When you look at the sky on a clear day, it seems as if the earth is covered by a blue dome①. The sky is blue because of what happens to sunlight as it enters the earth＇s atmosphere. Sunlight is made up of light rays of all lengths. The longer rays make up red light and the shorter rays make up blue light. As sunlight enters the earth＇s atmosphere, it strikes the tiny molecules ② of air and is scattered③. The scattered light is made up mostly of violet④, blue, a little green, and a little yellow and red. The combination of these colors is sky blue.
Sometimes at sunset the sky looks red. The sunlight is coming toward you from a lower angle in the sky. The lower the sun, the longer is the path that the light rays must travel through the air. The shorter blue rays are scattered immediately when striking the molecules of air. The sunlight that you see lacks the blue and violet rays that the air has scattered. As the sun gets lower in the sky, the light rays must pass through more air,and so the longer orange and red rays also become scattered. At sunset, the shorter blue rays never get through the atmosphere, so you do not see them.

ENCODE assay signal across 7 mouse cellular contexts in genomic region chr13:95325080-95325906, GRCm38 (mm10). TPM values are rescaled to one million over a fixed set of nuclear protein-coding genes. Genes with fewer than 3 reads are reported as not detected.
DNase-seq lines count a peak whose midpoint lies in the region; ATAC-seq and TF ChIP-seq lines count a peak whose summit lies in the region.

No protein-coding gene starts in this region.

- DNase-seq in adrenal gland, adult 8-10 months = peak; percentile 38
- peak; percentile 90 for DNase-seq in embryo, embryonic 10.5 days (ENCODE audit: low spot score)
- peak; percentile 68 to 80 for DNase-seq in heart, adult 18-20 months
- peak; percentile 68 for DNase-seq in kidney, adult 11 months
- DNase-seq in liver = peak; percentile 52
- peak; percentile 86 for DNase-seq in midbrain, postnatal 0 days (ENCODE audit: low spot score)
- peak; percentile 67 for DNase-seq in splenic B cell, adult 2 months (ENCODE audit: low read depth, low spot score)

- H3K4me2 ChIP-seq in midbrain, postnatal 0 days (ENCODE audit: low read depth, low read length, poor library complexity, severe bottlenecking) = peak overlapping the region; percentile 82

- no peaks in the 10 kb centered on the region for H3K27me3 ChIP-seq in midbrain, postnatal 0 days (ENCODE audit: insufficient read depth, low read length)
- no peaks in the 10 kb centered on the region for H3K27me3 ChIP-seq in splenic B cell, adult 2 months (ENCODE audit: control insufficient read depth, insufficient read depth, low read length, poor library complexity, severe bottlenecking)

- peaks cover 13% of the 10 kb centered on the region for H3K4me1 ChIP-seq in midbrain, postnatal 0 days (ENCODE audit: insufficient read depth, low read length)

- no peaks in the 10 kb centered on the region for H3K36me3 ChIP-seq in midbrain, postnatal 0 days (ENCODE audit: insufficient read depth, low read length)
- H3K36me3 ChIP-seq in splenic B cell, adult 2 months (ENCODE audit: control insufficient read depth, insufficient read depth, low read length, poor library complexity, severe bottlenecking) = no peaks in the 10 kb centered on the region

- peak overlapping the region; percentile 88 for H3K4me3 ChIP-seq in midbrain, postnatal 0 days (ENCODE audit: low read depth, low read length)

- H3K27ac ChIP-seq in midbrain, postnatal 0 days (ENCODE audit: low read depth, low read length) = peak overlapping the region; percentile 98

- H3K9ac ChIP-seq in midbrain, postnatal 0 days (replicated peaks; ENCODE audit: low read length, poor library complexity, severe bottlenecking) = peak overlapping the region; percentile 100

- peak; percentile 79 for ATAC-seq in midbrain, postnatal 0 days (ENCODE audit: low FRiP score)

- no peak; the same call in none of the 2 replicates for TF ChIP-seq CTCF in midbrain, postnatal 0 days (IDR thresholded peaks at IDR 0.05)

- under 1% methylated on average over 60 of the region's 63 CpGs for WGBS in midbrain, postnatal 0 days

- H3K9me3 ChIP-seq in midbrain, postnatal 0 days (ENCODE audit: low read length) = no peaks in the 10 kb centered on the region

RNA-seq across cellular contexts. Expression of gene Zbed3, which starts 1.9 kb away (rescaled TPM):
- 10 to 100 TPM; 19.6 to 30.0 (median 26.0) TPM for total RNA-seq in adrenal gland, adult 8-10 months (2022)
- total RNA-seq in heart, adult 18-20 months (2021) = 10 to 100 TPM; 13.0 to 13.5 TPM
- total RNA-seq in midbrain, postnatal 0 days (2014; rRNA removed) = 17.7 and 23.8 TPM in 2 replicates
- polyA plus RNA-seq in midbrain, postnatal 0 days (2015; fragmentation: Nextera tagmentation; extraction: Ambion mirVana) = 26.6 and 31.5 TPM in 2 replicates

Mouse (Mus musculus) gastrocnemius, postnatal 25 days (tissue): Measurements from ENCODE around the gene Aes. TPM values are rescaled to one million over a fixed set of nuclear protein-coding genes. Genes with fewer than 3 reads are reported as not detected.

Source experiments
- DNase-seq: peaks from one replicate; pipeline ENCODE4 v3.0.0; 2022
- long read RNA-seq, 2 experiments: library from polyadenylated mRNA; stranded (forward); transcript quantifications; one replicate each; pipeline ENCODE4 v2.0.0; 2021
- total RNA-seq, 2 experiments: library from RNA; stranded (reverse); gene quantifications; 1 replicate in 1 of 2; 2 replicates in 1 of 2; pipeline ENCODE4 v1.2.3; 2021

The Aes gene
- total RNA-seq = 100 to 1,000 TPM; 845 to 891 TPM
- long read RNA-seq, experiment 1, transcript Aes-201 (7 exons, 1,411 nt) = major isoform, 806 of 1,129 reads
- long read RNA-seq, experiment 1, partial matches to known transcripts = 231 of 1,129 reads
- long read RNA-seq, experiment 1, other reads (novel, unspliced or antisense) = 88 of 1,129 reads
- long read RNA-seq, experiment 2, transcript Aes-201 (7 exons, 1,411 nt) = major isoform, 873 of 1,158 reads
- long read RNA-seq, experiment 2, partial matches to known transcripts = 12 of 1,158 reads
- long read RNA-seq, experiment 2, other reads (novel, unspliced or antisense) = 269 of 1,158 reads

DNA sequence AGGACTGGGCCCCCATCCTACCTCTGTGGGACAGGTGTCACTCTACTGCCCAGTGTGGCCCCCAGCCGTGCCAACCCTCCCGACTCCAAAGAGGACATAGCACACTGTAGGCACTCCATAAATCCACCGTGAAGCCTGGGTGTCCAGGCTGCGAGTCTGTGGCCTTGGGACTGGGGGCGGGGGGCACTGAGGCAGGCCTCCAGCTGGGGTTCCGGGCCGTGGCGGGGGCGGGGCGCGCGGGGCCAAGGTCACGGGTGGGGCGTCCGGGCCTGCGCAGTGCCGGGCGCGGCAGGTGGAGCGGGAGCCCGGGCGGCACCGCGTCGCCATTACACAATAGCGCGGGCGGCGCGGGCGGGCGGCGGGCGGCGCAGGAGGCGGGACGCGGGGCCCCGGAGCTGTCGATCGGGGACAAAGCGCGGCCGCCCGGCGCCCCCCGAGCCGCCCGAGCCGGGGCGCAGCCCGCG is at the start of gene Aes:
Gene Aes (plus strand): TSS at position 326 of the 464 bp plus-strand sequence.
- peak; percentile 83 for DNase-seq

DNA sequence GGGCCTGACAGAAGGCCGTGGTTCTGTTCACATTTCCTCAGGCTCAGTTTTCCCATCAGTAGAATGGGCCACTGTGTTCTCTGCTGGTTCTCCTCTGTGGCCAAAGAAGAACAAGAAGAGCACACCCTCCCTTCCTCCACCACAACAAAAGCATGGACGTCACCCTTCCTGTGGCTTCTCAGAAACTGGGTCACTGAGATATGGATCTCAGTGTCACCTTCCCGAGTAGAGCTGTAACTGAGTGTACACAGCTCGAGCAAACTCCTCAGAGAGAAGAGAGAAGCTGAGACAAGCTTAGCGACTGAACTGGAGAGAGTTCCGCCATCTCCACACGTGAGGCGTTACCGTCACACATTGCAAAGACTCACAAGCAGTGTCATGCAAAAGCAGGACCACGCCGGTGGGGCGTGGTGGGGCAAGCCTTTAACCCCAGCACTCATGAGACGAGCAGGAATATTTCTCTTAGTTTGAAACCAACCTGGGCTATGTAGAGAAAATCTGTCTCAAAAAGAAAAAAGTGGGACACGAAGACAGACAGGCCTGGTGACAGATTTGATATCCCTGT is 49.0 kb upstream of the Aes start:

If you stand at a place where the surface of the earth is flat, the sky seems to meet the earth in any direction you look. The point at which the sky and the earth seem to“meet”is called the horizon. The horizon is at the same distance from you, no matter in what direction you look. If you walk toward the horizon, you do not get closer to it. No matter where you are, the surface of the earth curves ⑤ downward and away from you. The distance at which you can no longer see the earth＇s surface----because it has curved down too far----is the horizon.
①dome [d+um] n. 圆盖；穹窿
②molecule [＇m&likju:l] n. 分子
③scatter [＇sk$t+] v. 使消散；使分散
④violet [＇vai+lit] n. 紫色；紫罗蓝色
⑤curve [k+:v] v. 成曲形；弯曲